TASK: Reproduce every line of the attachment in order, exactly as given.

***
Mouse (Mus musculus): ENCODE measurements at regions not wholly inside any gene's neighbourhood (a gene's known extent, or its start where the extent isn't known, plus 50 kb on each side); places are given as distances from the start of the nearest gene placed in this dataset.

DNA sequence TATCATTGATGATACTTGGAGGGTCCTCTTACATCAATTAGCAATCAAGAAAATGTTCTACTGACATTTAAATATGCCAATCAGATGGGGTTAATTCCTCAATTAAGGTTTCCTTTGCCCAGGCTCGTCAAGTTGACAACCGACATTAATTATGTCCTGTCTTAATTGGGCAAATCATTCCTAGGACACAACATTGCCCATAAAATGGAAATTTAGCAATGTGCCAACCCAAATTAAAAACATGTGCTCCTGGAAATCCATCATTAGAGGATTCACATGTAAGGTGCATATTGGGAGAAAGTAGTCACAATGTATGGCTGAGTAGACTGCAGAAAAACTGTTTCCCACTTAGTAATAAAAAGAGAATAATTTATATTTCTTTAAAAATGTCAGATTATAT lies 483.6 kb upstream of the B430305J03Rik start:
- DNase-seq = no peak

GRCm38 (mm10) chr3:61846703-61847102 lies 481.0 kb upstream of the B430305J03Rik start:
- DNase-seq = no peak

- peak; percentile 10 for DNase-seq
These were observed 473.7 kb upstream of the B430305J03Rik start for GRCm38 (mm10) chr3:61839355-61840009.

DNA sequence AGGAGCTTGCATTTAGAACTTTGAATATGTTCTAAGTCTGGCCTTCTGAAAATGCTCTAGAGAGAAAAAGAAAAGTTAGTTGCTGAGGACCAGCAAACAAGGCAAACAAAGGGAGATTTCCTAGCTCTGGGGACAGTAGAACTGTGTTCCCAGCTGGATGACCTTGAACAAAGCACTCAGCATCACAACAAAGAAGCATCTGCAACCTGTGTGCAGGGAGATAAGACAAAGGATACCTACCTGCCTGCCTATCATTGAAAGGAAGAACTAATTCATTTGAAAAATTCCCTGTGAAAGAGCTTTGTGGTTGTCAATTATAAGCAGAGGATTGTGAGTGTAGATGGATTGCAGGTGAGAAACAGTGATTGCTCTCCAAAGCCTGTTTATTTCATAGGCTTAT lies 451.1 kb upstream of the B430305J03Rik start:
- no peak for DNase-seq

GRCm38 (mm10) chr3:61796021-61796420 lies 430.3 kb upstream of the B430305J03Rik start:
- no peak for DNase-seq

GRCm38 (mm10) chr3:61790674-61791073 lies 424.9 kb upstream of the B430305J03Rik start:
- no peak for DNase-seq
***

Mouse (Mus musculus): ENCODE measurements at regions not wholly inside any gene's neighbourhood (a gene's known extent, or its start where the extent isn't known, plus 50 kb on each side); places are given as distances from the start of the nearest gene placed in this dataset.

DNA sequence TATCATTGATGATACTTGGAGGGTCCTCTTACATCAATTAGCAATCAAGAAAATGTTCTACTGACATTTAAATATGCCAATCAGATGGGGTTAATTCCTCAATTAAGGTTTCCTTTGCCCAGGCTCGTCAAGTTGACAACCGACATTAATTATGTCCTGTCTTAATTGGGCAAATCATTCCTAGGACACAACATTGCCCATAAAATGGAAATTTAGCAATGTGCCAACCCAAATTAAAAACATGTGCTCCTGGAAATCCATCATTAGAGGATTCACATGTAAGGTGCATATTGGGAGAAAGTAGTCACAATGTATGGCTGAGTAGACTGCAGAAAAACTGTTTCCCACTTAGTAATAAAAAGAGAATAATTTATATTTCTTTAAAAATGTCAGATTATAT lies 483.6 kb upstream of the B430305J03Rik start:
- DNase-seq = no peak

GRCm38 (mm10) chr3:61846703-61847102 lies 481.0 kb upstream of the B430305J03Rik start:
- DNase-seq = no peak

- peak; percentile 10 for DNase-seq
These were observed 473.7 kb upstream of the B430305J03Rik start for GRCm38 (mm10) chr3:61839355-61840009.

DNA sequence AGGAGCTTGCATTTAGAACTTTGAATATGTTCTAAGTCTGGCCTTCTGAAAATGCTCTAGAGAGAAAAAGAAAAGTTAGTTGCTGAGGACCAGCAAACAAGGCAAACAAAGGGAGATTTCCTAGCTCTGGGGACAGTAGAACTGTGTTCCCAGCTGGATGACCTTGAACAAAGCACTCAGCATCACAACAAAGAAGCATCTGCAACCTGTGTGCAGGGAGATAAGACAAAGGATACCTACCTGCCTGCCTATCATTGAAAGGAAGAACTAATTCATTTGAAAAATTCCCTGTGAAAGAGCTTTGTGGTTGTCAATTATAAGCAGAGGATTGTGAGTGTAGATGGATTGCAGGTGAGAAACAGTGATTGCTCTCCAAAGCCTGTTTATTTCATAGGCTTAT lies 451.1 kb upstream of the B430305J03Rik start:
- no peak for DNase-seq

GRCm38 (mm10) chr3:61796021-61796420 lies 430.3 kb upstream of the B430305J03Rik start:
- no peak for DNase-seq

GRCm38 (mm10) chr3:61790674-61791073 lies 424.9 kb upstream of the B430305J03Rik start:
- no peak for DNase-seq